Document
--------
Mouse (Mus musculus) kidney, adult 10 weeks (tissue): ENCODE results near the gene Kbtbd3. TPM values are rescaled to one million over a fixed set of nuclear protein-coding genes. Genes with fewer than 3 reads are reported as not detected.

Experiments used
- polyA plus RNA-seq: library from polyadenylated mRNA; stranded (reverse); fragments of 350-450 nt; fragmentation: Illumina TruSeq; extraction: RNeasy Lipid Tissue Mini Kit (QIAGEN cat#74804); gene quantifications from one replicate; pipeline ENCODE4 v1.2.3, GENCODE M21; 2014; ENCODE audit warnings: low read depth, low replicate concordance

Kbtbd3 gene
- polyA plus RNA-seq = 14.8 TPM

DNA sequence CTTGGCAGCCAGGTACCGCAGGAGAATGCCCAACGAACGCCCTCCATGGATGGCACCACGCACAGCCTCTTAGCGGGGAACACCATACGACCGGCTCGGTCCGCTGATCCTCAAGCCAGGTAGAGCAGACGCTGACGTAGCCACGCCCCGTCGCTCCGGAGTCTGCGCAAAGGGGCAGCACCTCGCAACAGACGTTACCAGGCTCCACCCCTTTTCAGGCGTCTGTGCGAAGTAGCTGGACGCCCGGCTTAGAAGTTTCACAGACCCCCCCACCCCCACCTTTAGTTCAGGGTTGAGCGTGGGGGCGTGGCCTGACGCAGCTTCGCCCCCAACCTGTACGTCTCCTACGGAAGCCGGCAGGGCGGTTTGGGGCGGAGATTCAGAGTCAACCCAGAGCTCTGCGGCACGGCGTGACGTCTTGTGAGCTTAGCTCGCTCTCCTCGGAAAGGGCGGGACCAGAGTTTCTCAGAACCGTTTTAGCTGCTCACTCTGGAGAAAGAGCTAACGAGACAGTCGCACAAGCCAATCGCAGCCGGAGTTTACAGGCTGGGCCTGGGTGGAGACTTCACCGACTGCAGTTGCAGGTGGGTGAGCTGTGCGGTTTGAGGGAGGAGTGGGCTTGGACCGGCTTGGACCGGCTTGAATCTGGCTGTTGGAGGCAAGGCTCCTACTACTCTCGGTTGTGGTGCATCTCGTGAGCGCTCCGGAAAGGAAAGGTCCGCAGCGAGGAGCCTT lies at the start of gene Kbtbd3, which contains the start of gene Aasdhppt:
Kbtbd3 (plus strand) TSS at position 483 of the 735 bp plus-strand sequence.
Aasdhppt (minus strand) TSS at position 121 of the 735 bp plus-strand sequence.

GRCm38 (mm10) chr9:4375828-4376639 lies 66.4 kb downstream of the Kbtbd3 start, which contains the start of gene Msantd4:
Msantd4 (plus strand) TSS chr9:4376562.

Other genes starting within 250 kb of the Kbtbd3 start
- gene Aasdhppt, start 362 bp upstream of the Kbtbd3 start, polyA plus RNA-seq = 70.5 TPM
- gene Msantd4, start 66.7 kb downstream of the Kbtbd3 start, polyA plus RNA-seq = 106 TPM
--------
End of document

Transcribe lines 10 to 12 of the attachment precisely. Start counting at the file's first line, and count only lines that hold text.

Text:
Msantd4 (plus strand) TSS chr9:4376562.

Other genes starting within 250 kb of the Kbtbd3 start
- gene Aasdhppt, start 362 bp upstream of the Kbtbd3 start, polyA plus RNA-seq = 70.5 TPM